One may begin to experience withdrawal symptoms if they stop or reduce use. These withdraw symptoms can often lead people to believe that they need or should continue to use substances. An example of this would be use of marijuana to address stress. When a person decreases or discontinues marijuana (depending on their frequency), they may begin to experience withdraw symptoms including increased anxiety, panic attacks, and depression symptoms. Because of these symptoms, one may return to using and then experience relief. The relief is due to the person ending their “withdraw period” and not because the substance is addressing the concern.
It is important to explore the positive impacts of cutting back on use and learning effective coping skills to manage mental health and stress. If a person desires to cut back to “responsible use” or stop completely and is unable to do so, it may be time to seek support or treatment for substance use or co-occurring disorders (both substance use and mental health).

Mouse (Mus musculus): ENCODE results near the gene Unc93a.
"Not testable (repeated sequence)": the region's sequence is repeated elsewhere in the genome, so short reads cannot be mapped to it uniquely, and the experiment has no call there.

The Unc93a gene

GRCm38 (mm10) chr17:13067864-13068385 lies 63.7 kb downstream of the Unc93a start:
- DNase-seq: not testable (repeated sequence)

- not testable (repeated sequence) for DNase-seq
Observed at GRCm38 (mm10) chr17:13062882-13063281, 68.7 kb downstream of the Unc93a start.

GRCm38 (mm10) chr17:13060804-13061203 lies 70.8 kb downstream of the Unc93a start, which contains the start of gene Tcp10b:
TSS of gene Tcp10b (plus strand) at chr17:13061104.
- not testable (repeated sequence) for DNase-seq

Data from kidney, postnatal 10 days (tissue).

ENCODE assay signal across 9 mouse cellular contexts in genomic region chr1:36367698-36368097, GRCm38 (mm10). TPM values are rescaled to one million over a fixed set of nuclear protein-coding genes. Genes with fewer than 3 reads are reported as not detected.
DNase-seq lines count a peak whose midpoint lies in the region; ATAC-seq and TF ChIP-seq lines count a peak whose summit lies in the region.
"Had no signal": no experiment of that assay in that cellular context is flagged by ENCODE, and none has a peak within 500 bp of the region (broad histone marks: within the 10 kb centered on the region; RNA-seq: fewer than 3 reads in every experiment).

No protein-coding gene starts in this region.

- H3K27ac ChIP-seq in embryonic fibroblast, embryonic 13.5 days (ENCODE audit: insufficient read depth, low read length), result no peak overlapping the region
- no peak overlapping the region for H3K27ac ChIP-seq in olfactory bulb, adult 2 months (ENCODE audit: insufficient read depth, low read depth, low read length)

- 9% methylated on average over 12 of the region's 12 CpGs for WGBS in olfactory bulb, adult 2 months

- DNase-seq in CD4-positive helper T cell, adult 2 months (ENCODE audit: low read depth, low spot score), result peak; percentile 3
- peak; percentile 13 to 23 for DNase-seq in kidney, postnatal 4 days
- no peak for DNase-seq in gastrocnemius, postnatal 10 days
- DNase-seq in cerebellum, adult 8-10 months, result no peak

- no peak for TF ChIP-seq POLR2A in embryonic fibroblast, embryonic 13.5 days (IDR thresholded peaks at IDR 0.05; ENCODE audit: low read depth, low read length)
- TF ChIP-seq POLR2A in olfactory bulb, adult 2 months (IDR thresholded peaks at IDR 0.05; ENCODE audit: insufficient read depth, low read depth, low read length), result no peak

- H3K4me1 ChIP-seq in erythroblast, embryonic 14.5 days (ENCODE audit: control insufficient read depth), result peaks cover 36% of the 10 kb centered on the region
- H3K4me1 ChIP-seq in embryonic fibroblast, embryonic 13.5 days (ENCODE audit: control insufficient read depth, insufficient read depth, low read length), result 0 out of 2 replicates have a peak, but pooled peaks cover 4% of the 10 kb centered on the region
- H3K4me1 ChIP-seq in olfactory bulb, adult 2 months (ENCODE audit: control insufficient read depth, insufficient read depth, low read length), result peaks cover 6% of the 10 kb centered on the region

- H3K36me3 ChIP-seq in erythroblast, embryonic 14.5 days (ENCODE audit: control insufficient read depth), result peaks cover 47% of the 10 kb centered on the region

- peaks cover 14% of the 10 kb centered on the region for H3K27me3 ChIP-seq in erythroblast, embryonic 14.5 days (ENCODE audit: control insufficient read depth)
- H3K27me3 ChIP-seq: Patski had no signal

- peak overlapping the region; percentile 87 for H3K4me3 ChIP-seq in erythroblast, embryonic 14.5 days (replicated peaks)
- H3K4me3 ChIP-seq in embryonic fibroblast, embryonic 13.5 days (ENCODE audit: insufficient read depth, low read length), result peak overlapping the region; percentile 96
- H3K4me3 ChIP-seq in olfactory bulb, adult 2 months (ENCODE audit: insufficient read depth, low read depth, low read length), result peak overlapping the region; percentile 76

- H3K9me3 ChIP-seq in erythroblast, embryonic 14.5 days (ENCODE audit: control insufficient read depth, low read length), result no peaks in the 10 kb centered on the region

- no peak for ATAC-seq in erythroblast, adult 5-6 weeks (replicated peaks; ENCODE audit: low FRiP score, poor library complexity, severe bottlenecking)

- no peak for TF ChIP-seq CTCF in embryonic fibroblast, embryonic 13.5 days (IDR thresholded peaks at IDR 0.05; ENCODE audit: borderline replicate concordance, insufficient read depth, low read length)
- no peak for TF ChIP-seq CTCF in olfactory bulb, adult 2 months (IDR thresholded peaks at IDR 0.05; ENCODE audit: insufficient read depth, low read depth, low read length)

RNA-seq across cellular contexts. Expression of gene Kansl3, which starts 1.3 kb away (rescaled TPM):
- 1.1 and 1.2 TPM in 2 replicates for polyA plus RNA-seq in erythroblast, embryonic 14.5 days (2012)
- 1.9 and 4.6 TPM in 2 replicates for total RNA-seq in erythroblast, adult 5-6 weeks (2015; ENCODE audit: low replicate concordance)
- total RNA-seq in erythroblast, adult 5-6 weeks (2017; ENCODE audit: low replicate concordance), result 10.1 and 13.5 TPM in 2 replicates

A person struggling with a substance problem may avoid seeking help because of denial or fear. The person using substances may be afraid they are unable to stop using, don’t know how they will function without substances, or believe they can’t be helped. Active addiction can cause a person to have a distorted sense of reality because of the substance’s impact on the brain. This can lead to denial about there even being a problem about their use. The components of addiction are often complex and confusing; however, the solution can be simple and we are here to help.
If you have been unsuccessful on your attempts to cut back on, control or stop your substance use, it’s time to seek treatment. Many will seek treatment when their substance use has negatively impacted their lives or the lives of those around them. These impacts may include legal and financial concerns, strained relationship, missing work or losing a job, poor academic performance or dismissal from school, emotional and physical health concerns, or inspiration from faith, spiritual, or other communities. It is important that one seek medical treatment if they are experiencing physical withdrawal symptoms.